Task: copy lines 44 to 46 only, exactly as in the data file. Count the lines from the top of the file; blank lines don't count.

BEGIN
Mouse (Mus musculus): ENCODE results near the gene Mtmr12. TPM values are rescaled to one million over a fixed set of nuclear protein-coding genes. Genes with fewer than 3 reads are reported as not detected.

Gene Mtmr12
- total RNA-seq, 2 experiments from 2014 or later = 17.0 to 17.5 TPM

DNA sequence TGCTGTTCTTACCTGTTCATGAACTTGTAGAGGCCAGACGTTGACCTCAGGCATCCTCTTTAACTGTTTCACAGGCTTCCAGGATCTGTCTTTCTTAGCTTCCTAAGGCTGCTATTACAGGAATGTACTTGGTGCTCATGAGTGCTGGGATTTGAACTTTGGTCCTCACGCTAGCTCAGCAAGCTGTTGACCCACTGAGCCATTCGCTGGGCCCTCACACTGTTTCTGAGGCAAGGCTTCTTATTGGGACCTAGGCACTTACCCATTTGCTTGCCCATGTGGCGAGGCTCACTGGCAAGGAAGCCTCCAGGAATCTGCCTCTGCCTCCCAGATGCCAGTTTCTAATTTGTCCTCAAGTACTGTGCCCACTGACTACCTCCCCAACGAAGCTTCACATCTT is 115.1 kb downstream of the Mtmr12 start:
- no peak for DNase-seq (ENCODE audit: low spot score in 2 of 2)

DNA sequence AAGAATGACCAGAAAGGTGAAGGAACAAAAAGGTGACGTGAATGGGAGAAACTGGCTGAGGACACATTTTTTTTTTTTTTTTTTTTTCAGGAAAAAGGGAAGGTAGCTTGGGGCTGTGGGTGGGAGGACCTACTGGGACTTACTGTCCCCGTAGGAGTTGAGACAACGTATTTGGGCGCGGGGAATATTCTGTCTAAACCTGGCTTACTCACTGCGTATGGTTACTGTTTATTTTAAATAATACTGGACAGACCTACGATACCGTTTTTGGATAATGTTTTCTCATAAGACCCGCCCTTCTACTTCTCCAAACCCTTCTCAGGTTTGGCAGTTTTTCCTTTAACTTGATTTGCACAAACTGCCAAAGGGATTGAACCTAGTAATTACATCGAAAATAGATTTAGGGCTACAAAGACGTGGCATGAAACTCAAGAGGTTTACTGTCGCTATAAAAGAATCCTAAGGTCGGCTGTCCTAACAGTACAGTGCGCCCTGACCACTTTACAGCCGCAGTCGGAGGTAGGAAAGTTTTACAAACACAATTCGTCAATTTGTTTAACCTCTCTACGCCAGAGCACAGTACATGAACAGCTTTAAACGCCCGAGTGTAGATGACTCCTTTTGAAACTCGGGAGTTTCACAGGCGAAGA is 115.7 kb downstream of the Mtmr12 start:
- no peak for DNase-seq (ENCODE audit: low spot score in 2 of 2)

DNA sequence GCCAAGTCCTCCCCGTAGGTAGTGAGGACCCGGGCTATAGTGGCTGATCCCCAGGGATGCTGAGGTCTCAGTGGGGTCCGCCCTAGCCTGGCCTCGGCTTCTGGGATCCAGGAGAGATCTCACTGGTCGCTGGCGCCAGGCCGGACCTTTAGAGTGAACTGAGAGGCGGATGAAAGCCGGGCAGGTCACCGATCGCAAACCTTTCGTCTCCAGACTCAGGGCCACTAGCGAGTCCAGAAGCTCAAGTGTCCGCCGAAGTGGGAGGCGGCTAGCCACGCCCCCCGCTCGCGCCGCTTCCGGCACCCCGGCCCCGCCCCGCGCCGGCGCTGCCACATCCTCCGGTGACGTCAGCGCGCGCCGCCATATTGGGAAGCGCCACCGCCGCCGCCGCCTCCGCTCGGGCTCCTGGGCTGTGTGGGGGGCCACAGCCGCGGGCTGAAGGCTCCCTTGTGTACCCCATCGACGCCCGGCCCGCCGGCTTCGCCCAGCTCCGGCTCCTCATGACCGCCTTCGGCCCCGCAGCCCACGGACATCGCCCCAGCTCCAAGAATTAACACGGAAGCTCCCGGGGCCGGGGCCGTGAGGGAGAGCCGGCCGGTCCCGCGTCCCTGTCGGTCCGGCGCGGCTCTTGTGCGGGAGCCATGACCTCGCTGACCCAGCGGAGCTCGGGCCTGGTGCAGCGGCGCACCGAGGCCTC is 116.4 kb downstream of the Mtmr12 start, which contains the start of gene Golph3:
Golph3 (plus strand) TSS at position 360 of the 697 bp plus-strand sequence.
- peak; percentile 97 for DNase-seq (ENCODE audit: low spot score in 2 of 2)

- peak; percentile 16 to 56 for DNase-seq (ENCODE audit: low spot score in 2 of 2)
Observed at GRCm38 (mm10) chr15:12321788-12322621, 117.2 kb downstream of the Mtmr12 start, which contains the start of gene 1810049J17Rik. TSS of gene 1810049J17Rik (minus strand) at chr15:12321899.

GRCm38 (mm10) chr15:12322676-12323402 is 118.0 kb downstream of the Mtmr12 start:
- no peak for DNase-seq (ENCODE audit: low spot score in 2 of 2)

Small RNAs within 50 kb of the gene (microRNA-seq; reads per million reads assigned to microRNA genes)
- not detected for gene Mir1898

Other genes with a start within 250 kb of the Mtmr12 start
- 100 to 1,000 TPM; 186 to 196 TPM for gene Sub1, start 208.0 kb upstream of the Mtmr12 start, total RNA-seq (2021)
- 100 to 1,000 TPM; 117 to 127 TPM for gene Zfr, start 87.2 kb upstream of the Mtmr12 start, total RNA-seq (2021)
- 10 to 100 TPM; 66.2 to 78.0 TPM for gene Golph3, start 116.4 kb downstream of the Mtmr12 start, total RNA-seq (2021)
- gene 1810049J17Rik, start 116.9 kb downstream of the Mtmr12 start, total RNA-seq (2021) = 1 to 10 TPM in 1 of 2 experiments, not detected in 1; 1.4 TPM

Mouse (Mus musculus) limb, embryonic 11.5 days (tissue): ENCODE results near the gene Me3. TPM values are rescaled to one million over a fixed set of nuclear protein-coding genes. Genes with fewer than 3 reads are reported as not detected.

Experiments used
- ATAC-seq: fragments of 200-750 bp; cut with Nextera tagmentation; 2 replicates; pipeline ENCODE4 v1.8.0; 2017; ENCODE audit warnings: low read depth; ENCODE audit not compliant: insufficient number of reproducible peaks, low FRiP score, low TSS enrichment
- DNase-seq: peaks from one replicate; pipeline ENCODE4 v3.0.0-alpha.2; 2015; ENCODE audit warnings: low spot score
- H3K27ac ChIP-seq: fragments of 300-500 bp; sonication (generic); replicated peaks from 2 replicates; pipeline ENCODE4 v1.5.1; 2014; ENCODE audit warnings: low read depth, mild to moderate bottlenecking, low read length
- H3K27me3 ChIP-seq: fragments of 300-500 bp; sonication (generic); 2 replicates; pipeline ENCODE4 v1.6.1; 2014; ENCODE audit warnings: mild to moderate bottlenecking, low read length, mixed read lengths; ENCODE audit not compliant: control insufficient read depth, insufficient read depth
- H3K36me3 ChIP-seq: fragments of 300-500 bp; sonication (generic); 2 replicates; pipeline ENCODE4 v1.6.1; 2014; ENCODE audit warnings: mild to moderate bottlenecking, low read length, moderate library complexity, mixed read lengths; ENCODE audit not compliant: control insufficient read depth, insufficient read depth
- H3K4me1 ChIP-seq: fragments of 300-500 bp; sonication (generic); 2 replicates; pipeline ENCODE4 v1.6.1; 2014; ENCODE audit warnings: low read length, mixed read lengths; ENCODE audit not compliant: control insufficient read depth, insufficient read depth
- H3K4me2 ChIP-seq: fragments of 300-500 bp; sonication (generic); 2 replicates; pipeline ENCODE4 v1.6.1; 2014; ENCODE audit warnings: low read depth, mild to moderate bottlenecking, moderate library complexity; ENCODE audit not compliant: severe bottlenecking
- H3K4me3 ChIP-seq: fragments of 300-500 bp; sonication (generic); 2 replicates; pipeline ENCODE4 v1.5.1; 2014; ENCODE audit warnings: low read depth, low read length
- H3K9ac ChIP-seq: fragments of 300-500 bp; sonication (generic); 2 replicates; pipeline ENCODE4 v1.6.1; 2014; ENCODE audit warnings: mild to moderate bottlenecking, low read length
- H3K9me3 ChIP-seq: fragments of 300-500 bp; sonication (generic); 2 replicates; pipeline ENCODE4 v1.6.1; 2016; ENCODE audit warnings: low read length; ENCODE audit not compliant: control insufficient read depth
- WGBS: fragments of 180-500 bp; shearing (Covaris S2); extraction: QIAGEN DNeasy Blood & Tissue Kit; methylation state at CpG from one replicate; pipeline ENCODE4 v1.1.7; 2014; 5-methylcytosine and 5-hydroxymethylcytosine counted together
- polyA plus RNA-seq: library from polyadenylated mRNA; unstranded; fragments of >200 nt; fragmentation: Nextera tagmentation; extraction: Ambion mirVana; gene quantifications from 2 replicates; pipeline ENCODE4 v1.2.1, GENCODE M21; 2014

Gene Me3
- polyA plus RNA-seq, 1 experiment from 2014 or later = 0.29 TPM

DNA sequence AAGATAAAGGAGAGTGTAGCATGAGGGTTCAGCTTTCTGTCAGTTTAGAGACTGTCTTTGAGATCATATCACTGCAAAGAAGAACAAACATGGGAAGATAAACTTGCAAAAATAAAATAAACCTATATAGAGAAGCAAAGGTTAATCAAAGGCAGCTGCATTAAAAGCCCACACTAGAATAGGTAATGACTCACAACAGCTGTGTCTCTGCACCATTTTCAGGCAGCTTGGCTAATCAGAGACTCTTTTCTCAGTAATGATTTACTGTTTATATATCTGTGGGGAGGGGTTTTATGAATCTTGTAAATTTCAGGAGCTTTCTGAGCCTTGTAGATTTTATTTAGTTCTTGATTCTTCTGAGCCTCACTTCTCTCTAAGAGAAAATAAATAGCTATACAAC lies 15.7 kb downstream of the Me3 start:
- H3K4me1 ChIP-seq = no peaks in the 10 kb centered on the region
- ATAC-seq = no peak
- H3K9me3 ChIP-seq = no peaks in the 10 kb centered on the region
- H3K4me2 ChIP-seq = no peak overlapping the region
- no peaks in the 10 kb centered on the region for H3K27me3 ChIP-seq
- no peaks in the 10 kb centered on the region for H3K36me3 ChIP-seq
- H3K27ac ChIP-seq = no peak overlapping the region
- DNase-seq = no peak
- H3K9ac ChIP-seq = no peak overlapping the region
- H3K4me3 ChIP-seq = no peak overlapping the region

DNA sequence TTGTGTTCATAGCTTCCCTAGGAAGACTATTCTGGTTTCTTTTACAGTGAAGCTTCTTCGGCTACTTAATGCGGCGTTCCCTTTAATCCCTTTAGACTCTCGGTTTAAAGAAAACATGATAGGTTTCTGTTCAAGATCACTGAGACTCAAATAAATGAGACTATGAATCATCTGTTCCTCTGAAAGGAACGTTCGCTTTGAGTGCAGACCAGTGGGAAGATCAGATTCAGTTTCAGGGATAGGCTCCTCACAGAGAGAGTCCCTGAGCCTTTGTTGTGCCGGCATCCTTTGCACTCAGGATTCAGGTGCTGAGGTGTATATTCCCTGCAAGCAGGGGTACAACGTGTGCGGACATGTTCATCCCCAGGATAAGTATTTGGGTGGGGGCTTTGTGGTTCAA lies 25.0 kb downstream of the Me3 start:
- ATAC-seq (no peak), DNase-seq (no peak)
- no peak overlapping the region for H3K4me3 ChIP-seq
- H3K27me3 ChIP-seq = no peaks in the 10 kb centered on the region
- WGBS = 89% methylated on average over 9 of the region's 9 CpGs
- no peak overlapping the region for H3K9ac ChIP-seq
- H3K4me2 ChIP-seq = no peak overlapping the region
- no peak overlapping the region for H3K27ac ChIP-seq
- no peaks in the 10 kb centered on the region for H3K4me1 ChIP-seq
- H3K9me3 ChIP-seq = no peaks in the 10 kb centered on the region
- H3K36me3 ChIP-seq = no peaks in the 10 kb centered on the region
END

- no peaks in the 10 kb centered on the region for H3K36me3 ChIP-seq
- H3K27ac ChIP-seq = no peak overlapping the region
- DNase-seq = no peak